Ice fishing combines tradition, technology
During the recent cold snap, several folks have asked me if I go ice fishing this time of year. I must confess I rarely do anymore, but some of my fondest outdoor memories are winter days spent on a frozen lake with good friends.
When I was in my late 20s, two older gentlemen who were both dedicated ice fishermen befriended me and always invited me along with them a time or two each winter. They had plenty of extra gear so all I needed to do was dress warmly and show up. I always marveled at their special sleds they had made to transport all their equipment and other necessities over the ice.
To hold up my end, I always brought along a thermos or two of hot soup, or on days when the wind wasn’t bad, a portable stove or hibachi to cook some hot dogs or burgers. That welcome contribution to those winter outings always got me invited back, and a simple lunch of soup and a hot sandwich never tasted any better than it did out on the ice. And the value of outdoor camaraderie we shared there was priceless. I can still recall them saying, “This sure beats sitting at home on the couch.”
My last ice-fishing outing came late February about eight years ago in Door County, Wisconsin. Folks in that part of the world take their ice fishing seriously, and that outing on Lake Michigan proved to be quite an adventure. After lunch, our group piled into a couple of pickup trucks for the trip to our fishing spot. But rather than heading onto the highway, we drove down a boat ramp and out across the ice-covered lake, accompanied by a small convoy of snowmobiles and ATVs.
We traveled several miles offshore until a small encampment of a dozen or so portable ice shelters came into view. Some were wooden shanties built on a set of runners so the structure could easily be towed around the ice. Others were basically small to medium-sized tents that could offer refuge from wind or snow. Fortunately, the weather that afternoon was sunny and clear with little or no wind, making protection from the elements unnecessary, so we were quickly able to drill a few holes and join all the other anglers already set up around the site. Whitefish were the target species there, and a good bite earlier in the day had produced a bunch of them.
A couple hours before dark, we broke camp and, in what reminded me of a small-scale military deployment of people, vehicles and gear, headed several more miles across the lake to a “walleye spot.” The walleyes apparently didn’t get the memo about the location, so action was slow there. Some of the most beautiful sunsets I’ve ever witnessed have been on the Great Lakes, and that evening another was added to that list as the setting sun painted the winter sky a brilliant purple and orange over Lake Michigan.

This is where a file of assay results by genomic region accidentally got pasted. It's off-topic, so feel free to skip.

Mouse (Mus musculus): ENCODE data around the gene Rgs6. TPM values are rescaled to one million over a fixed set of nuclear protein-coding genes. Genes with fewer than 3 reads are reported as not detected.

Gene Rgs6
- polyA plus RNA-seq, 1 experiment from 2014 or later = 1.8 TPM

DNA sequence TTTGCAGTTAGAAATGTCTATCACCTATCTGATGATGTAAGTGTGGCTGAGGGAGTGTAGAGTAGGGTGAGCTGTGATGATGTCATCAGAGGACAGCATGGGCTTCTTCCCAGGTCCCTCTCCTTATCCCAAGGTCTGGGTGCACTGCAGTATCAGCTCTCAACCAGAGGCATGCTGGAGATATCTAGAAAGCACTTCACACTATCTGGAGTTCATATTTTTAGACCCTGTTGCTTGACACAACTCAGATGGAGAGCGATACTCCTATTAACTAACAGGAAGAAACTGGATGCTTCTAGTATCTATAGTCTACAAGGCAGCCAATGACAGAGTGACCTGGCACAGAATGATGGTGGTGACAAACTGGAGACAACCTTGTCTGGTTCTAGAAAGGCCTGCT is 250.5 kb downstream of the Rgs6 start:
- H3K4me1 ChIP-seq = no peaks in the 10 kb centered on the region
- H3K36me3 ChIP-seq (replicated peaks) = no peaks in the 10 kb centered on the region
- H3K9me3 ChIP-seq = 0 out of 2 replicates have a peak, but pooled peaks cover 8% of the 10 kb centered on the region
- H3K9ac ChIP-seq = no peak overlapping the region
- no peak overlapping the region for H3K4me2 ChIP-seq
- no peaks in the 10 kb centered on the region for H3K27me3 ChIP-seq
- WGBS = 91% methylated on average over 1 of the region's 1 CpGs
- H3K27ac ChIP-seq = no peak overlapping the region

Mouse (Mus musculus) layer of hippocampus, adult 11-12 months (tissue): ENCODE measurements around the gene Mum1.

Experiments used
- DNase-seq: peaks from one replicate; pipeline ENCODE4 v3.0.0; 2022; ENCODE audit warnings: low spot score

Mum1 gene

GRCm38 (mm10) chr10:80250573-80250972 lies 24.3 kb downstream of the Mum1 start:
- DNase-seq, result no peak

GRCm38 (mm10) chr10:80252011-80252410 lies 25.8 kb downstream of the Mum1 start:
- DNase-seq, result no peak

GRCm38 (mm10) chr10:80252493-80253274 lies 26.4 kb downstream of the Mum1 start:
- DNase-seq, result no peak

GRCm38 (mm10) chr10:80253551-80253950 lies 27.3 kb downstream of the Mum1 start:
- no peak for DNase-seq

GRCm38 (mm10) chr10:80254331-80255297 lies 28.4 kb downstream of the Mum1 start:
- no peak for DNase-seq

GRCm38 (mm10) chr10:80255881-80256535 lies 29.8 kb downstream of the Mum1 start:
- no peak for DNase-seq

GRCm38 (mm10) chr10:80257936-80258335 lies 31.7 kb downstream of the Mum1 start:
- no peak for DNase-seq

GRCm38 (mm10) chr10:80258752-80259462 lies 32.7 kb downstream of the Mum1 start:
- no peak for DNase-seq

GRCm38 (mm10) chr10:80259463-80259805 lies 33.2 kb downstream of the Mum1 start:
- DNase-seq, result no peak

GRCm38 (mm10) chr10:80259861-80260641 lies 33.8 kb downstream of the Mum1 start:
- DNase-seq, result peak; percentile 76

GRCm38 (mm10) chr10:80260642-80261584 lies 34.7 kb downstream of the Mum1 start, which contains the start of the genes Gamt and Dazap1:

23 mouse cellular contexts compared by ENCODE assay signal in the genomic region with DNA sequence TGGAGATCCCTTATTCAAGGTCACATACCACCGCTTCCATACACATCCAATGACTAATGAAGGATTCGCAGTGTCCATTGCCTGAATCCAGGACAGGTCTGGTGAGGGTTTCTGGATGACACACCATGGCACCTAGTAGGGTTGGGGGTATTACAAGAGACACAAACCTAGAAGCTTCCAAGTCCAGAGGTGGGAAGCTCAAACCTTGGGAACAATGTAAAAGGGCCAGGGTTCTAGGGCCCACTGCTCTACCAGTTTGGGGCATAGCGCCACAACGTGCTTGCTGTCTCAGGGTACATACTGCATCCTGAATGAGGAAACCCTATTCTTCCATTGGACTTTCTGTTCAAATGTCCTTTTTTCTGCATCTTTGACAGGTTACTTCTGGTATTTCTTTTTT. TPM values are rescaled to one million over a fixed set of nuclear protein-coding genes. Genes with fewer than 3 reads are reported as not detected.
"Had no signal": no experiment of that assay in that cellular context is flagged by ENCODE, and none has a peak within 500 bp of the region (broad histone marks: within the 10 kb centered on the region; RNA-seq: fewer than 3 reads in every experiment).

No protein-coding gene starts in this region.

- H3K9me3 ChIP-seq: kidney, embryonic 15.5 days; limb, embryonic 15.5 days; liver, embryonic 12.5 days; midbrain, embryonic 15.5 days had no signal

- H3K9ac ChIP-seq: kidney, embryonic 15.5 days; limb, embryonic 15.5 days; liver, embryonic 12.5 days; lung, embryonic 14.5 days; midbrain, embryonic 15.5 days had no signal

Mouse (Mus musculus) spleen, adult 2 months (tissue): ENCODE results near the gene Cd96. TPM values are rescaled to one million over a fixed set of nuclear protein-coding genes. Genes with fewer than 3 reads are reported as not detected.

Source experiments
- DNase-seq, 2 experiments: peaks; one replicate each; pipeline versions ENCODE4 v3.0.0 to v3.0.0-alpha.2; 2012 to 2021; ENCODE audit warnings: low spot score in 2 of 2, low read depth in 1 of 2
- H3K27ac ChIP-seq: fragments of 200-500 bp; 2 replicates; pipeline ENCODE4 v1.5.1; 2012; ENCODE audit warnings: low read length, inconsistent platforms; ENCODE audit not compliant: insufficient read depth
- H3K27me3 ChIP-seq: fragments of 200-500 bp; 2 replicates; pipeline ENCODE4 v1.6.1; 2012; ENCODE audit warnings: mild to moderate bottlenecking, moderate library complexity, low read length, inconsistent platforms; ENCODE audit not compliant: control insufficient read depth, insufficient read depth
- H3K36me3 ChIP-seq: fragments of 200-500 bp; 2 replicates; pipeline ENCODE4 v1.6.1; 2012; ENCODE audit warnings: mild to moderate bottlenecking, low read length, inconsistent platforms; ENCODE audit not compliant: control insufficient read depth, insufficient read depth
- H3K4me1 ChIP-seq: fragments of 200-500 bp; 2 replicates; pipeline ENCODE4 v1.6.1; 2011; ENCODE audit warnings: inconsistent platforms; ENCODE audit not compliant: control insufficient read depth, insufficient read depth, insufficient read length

Like most other outdoor sports, ice fishing continues to evolve between tradition and technology. Both of my original ice-fishing mentors are gone now, but I can only imagine how delighted they would be with all the high-tech ice equipment and clothing available nowadays. First would be the wonderful outerwear and boots we now have. State-of-the-art insulation and fabrics provide warmth without unnecessary weight or bulk, while being waterproof, windproof and breathable as well.
Back in the day, many ice anglers made their own ice jigging rods by gluing a makeshift handle and reel seat to a short tip section salvaged from some broken fishing rod. Now there are any number of short ice rods as well as matching little reels designed specifically for ice anglers. Several manufacturers also make special ice-fishing line formulated to perform well in freezing temperatures.
The ultimate in high-tech ice gear certainly is some of the on-ice electronics available today. We now have portable, battery-powered sonar units made to give accurate readings right through the ice.
That capability makes it possible for an angler to locate precisely specific underwater structure that is likely to hold fish, such as drop offs, old creek channels, weed beds or humps. And when on a new lake, an angler prospecting with sonar can usually learn more in one afternoon than in several years of trial and error.
Simple and relatively affordable underwater TV cameras have even appeared on the market in the past few years and may be the most remarkable electronic gadgets being embraced by both open-water and ice fishermen. By lowering the miniature camera down a second hole a few feet from his bait or lure, an ice angler viewing a monitor topside can actually watch any fish that approaches his offering.
But whether you are decked out with all the latest gadgets or use the same gear our predecessors did 40 years ago, ice fishing is a great way to spend time outdoors in the wintertime, along with being one of the most interesting ways to get a fresh fish dinner this time of year.